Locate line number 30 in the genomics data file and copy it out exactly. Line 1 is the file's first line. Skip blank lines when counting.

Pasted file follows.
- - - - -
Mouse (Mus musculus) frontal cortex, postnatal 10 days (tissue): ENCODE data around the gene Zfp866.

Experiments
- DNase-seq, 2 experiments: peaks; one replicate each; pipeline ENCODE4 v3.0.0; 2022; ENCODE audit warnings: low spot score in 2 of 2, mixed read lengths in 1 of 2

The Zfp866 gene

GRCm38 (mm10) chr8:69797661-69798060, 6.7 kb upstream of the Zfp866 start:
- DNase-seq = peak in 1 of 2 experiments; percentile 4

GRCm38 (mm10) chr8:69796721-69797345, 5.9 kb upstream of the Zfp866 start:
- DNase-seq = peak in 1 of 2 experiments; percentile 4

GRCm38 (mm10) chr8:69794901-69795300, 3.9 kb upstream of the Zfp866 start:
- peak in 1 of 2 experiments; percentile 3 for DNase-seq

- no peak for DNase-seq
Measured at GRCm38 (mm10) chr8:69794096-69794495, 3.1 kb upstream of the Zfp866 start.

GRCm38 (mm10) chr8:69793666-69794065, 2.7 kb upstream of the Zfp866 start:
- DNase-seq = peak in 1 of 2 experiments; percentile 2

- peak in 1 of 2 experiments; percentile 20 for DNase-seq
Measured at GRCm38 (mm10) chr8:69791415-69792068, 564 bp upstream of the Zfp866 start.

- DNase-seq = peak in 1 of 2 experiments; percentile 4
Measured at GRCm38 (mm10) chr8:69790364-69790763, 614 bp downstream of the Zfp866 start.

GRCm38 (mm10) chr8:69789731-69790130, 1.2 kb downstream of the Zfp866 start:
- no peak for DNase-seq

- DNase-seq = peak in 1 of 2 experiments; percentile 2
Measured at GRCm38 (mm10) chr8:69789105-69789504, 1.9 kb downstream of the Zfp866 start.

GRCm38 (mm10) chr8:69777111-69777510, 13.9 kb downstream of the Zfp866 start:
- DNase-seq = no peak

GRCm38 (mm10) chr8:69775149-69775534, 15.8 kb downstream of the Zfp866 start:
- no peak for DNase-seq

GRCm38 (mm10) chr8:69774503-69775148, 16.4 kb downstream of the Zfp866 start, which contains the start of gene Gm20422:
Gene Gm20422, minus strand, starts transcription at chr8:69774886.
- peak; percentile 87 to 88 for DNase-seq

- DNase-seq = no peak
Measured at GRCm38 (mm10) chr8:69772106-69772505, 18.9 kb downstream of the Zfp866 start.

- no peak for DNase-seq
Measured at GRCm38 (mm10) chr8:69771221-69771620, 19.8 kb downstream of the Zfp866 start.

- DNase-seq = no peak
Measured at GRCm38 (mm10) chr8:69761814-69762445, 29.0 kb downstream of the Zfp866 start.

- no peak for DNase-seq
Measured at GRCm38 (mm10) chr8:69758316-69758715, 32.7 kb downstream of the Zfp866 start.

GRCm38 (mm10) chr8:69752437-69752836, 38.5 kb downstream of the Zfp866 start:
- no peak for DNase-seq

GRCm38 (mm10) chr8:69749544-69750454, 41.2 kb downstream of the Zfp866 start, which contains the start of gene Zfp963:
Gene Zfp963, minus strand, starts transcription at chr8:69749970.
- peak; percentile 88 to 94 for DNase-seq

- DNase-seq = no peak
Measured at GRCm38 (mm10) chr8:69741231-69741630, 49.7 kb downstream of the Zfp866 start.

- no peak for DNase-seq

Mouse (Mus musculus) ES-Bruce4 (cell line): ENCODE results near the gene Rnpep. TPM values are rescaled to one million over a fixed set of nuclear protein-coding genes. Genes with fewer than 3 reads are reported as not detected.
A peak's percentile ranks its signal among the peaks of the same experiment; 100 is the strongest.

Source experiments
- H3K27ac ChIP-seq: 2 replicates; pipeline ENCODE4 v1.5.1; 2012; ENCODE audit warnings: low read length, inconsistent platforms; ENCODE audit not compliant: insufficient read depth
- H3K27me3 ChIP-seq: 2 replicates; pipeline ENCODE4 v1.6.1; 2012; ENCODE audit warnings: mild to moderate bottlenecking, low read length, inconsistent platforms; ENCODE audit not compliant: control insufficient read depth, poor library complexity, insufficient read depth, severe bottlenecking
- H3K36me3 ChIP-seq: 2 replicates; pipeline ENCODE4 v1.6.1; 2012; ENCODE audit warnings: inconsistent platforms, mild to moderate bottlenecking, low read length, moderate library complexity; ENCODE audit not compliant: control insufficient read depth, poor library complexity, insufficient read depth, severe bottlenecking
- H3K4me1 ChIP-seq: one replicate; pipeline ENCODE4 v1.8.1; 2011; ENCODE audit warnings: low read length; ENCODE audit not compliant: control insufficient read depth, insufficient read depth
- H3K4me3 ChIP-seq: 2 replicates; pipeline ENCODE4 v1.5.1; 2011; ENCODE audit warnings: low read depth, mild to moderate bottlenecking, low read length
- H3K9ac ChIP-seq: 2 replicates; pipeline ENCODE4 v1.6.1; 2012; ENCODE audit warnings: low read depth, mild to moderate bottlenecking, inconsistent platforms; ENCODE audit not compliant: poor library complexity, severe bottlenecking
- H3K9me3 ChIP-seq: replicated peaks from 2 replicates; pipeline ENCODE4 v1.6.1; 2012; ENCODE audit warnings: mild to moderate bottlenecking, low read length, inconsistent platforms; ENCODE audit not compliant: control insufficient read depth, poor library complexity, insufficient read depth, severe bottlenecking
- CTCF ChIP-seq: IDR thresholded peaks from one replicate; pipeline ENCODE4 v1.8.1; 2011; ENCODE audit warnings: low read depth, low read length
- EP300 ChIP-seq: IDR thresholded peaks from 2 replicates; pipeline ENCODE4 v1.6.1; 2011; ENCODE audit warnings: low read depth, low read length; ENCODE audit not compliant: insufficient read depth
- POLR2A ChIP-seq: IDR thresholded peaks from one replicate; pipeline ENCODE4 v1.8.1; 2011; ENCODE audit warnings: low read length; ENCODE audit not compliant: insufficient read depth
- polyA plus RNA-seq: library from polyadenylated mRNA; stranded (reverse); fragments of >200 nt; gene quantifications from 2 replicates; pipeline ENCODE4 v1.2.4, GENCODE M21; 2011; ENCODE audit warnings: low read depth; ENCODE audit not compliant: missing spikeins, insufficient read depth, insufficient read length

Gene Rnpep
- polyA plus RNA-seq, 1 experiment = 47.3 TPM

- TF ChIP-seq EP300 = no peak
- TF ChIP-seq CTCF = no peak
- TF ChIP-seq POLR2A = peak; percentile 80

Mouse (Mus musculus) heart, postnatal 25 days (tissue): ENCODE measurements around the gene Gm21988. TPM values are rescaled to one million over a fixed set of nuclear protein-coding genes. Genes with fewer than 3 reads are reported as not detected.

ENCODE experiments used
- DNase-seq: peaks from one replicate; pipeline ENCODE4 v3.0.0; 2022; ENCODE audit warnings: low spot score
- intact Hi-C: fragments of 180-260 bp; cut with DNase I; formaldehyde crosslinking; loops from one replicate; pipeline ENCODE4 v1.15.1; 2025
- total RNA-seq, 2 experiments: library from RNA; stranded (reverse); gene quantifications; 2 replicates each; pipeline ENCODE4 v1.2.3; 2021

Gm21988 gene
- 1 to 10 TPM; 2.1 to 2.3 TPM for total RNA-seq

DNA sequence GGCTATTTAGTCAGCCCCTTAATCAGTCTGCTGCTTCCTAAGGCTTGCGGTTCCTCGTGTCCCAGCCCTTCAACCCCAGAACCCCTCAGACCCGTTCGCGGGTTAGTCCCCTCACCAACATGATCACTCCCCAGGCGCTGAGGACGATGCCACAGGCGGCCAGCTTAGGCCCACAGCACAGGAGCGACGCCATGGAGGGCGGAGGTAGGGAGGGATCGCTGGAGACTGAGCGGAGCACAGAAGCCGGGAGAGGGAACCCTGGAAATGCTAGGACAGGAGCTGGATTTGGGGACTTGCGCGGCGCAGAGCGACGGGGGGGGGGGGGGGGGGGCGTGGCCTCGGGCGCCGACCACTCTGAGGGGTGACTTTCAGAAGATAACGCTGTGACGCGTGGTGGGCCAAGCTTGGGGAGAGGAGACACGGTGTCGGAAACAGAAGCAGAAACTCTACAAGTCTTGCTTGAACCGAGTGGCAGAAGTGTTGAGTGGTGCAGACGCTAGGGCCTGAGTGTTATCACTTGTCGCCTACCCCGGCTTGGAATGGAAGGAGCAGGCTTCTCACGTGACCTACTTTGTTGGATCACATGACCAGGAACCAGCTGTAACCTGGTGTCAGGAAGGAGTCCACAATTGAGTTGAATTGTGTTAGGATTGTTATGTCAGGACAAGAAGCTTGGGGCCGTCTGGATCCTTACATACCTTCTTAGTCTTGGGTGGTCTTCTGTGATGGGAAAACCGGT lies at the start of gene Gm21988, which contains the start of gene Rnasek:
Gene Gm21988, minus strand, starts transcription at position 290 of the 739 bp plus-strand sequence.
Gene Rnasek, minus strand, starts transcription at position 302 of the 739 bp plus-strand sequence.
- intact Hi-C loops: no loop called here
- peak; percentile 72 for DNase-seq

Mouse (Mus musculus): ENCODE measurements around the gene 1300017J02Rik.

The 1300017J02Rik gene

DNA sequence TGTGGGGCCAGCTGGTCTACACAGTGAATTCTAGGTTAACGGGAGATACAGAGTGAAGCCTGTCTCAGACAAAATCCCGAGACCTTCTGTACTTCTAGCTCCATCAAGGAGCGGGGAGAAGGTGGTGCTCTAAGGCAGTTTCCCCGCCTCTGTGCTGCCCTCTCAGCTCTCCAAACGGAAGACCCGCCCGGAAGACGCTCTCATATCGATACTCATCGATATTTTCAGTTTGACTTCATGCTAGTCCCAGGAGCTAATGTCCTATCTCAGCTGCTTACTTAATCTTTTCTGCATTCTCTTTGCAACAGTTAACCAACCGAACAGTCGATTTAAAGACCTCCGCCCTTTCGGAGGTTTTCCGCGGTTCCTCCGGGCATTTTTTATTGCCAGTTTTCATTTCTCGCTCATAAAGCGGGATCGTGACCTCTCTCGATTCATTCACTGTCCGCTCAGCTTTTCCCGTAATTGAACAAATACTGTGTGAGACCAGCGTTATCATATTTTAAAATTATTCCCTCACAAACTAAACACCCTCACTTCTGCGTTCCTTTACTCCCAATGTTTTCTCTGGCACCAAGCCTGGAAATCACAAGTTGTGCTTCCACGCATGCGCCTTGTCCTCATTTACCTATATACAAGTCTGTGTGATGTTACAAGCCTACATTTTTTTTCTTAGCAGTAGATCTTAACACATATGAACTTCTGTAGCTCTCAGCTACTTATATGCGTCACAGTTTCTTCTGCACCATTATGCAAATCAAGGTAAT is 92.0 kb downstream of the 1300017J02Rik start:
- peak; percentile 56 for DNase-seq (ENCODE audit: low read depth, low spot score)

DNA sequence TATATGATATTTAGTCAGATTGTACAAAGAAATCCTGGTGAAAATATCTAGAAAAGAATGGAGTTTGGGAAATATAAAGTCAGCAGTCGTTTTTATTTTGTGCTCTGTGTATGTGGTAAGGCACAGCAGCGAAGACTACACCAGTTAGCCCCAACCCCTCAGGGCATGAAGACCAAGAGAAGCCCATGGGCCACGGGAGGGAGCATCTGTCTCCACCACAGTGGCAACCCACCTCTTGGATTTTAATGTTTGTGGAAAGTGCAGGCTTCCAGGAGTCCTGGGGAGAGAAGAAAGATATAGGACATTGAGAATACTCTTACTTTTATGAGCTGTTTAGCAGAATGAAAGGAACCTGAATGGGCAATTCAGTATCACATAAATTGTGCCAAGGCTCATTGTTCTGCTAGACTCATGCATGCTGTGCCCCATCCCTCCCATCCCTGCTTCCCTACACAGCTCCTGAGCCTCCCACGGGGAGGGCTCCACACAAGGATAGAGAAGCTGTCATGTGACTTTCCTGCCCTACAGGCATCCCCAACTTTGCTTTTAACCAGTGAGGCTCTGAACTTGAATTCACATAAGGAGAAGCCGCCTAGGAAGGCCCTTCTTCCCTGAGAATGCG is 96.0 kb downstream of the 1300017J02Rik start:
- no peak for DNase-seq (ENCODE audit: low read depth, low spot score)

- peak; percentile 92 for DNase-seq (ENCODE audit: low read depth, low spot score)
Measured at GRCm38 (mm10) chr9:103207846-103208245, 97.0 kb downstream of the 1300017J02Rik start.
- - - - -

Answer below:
- DNase-seq = no peak